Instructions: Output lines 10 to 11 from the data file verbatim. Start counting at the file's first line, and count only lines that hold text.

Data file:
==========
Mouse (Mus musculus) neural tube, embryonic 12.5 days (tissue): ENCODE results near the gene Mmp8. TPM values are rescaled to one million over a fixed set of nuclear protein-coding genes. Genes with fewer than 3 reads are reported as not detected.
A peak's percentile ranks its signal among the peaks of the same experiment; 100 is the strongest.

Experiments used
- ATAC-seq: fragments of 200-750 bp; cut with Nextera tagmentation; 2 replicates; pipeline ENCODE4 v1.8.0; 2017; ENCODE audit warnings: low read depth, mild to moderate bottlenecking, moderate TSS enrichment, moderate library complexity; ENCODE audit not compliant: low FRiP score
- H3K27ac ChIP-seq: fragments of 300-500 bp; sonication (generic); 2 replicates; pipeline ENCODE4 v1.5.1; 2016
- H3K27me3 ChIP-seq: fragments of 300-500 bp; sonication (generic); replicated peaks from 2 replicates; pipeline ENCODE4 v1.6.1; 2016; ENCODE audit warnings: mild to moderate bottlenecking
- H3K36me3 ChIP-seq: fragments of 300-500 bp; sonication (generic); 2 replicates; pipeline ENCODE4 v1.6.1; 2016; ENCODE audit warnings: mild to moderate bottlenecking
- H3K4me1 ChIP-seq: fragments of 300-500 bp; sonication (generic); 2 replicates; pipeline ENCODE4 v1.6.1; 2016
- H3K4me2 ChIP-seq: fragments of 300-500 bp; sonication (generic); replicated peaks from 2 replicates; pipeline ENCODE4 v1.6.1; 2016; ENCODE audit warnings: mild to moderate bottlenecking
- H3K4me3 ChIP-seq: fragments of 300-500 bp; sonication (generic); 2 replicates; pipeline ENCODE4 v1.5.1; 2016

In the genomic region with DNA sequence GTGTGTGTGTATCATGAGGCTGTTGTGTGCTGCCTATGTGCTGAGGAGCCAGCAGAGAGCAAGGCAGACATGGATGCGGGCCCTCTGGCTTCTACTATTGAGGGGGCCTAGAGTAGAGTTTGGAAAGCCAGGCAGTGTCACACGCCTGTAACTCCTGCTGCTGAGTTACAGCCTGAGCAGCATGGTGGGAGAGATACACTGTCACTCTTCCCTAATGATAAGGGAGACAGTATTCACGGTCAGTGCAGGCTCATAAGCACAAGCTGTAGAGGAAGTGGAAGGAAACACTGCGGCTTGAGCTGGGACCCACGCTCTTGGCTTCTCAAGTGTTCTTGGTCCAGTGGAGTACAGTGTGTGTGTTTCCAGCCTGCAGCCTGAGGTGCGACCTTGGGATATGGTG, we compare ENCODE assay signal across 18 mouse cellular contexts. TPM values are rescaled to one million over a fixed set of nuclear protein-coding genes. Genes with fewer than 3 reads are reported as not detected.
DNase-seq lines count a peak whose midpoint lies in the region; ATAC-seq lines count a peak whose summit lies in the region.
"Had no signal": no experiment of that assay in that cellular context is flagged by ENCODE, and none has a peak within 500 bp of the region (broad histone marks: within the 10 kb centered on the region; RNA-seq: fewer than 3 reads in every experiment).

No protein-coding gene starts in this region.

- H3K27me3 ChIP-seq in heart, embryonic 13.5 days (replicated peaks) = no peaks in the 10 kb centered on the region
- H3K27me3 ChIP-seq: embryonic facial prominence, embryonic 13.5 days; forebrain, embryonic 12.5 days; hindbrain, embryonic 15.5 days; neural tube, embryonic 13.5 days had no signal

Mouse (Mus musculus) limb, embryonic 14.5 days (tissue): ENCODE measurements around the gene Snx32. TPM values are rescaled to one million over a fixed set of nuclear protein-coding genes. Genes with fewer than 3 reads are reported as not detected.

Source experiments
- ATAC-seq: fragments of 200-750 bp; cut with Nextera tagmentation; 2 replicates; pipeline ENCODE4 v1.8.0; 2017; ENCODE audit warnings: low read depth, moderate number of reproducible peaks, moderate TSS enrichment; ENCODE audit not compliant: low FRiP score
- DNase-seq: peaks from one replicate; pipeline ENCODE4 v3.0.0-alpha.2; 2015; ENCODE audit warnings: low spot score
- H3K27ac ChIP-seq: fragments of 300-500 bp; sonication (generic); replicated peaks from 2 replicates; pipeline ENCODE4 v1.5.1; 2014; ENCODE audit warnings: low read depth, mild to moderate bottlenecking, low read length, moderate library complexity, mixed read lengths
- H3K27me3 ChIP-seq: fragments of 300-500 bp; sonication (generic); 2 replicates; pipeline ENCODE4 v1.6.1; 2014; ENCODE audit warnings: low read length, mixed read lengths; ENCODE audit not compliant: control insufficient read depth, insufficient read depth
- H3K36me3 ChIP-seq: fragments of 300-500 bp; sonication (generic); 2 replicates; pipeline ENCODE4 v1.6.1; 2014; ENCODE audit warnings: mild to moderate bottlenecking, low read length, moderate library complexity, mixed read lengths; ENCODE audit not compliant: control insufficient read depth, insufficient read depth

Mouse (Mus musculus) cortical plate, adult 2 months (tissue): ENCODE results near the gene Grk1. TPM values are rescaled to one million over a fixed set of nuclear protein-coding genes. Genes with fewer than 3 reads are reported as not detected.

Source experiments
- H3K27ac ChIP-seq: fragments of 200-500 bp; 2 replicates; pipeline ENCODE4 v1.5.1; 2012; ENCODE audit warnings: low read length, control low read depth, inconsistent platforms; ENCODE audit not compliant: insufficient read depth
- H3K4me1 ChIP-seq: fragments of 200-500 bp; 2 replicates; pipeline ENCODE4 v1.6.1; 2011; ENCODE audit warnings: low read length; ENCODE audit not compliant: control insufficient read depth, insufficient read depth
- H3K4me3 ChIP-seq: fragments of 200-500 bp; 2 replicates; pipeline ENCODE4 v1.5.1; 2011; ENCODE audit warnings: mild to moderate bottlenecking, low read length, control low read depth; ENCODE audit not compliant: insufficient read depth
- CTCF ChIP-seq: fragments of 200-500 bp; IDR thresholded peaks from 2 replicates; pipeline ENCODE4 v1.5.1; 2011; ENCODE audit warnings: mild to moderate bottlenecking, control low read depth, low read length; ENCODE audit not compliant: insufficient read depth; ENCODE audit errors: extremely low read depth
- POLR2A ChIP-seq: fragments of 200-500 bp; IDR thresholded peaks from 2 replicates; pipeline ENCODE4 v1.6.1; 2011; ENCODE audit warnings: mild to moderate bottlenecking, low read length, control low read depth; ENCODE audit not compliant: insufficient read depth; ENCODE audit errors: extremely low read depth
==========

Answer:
- H3K4me3 ChIP-seq: fragments of 300-500 bp; sonication (generic); 2 replicates; pipeline ENCODE4 v1.5.1; 2016

In the genomic region with DNA sequence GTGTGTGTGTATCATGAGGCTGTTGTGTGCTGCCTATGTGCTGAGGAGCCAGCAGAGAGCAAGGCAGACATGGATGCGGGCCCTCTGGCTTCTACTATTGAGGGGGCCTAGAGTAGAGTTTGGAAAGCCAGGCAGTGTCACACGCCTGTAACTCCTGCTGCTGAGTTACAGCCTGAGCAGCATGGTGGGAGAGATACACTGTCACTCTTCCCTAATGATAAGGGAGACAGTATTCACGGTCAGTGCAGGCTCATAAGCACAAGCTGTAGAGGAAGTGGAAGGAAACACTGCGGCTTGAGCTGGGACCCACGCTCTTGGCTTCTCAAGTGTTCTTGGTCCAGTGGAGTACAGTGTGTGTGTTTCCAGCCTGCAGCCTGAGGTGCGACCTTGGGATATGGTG, we compare ENCODE assay signal across 18 mouse cellular contexts. TPM values are rescaled to one million over a fixed set of nuclear protein-coding genes. Genes with fewer than 3 reads are reported as not detected.